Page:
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WWU hosts Germany’s Biggest Giftedness Congress

The main Topic is Promoting giftedness from early childhood to old age. 800 participants from all five continents are expected from the 12th until the 15th of September.

The Westfälische Wilhelms-Universität Münster (WWU) is to host the largest congress on research into giftedness yet seen in Germany. “Giftedness across the lifespan” is the title of the congress which the WWU’s International Centre for the Study of Giftedness (ICBF) is organizing from the 12th to the 15th of September.

The congress, which combines the 4th Münster Education Congress and the 13th International ECHA Conference (European Council for High Ability), is being held in Germany again for the first time in 20 years and is expected to attract around 800 teachers, academics, politicians and parents from all over the world. The most recent ECHA conferences took place in Prague and Paris. “This is a special accolade,” says Prof. Christian Fischer, the ICBF chairman. “With both congresses being held together, it makes it possible to offer an especially varied and comprehensive range of events, as well as cross-border exchanges on practical experience.”

The participants from all together 42 countries will be able to choose from among more than 350 talks, symposia and workshops. Debates and input will be focusing on promoting giftedness in early childhood, at school and in working life. “Our focus is on opportunities for continuous, individual support for particularly gifted people,” comments Christian Fischer. A further focus will be the question of how the over-60s can continue to receive support when they retire, and how their knowledge can be passed on to younger generations in the best way possible.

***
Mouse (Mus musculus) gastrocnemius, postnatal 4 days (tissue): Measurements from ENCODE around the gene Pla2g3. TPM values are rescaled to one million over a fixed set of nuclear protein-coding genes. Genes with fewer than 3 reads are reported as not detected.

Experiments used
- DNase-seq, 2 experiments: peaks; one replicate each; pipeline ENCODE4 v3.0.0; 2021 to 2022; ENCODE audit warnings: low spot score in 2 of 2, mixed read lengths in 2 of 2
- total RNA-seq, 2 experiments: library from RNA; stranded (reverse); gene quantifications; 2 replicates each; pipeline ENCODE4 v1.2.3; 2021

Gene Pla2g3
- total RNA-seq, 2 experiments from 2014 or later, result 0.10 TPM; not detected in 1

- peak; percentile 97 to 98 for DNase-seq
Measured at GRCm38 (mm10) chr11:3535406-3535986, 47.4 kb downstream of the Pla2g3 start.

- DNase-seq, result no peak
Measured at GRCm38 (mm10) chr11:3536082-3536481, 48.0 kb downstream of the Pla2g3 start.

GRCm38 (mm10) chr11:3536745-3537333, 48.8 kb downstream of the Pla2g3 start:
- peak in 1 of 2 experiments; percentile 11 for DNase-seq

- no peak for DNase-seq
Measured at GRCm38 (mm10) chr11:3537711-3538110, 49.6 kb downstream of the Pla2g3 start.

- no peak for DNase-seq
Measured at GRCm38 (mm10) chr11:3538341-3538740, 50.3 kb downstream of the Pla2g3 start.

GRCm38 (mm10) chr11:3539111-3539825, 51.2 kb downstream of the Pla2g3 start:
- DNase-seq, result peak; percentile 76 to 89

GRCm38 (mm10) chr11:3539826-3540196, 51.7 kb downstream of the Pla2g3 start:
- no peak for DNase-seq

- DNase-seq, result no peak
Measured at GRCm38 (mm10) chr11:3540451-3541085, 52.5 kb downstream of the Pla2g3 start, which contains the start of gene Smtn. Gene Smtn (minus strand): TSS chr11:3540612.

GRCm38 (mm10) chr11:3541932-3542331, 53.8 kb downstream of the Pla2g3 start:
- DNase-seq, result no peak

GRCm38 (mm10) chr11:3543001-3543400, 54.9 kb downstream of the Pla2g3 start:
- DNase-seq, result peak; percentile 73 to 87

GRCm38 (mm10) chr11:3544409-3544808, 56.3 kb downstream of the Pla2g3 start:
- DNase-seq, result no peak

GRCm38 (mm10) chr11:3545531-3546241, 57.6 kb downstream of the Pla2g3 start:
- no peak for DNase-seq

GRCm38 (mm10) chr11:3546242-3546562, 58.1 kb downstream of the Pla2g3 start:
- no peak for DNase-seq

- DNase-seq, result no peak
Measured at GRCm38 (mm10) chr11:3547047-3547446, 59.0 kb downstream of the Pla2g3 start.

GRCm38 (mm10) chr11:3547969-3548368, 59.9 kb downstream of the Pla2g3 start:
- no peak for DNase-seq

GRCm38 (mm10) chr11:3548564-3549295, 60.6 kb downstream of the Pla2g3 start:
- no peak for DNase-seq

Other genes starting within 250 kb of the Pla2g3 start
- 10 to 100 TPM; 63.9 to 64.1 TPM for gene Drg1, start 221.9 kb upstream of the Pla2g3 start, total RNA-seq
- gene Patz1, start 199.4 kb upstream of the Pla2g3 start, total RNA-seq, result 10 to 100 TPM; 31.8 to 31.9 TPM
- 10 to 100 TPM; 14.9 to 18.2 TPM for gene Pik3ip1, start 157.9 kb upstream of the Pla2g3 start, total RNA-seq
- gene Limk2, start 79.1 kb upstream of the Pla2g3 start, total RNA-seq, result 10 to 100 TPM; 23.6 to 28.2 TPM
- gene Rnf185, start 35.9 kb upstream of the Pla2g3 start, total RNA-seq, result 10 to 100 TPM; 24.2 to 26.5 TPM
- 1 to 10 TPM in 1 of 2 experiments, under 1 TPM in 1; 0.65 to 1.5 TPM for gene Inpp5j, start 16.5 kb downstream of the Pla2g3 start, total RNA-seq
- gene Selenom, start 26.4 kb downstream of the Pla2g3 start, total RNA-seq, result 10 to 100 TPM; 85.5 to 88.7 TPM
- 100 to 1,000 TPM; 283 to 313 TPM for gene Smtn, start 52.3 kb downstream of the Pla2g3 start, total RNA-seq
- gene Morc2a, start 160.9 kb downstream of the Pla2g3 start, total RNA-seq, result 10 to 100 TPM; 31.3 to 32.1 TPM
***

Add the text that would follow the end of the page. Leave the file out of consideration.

The guests will include internationally renowned educationalists such as Prof. Nicolas Colangelo and Prof. Joseph S. Renzulli, both from the USA. The ICBF is expecting a total of 36 speakers from all five continents.

With its ICBF the WWU is one of the most important centres for research into giftedness in Germany. The ICBF, founded in 2001, is an academic joint venture involving the Universities of Osnabrück, Nijmegen and Münster. The ICBF also collaborates with the North Rhine-Westphalian Centre of Competence for Individual Support, which is likewise located in Münster.

The congress is being funded by the “Bildung & Begabung” (“Education & Giftedness”) organization, the German Ministry of Education and Research, the Stifterverband für die deutsche Wissenschaft (the Business Community’s Innovation Agency for Science at Universities and Research Institutes), the Robert Bosch Stiftung and the Volkswagen company.

Norbert Robers | idw
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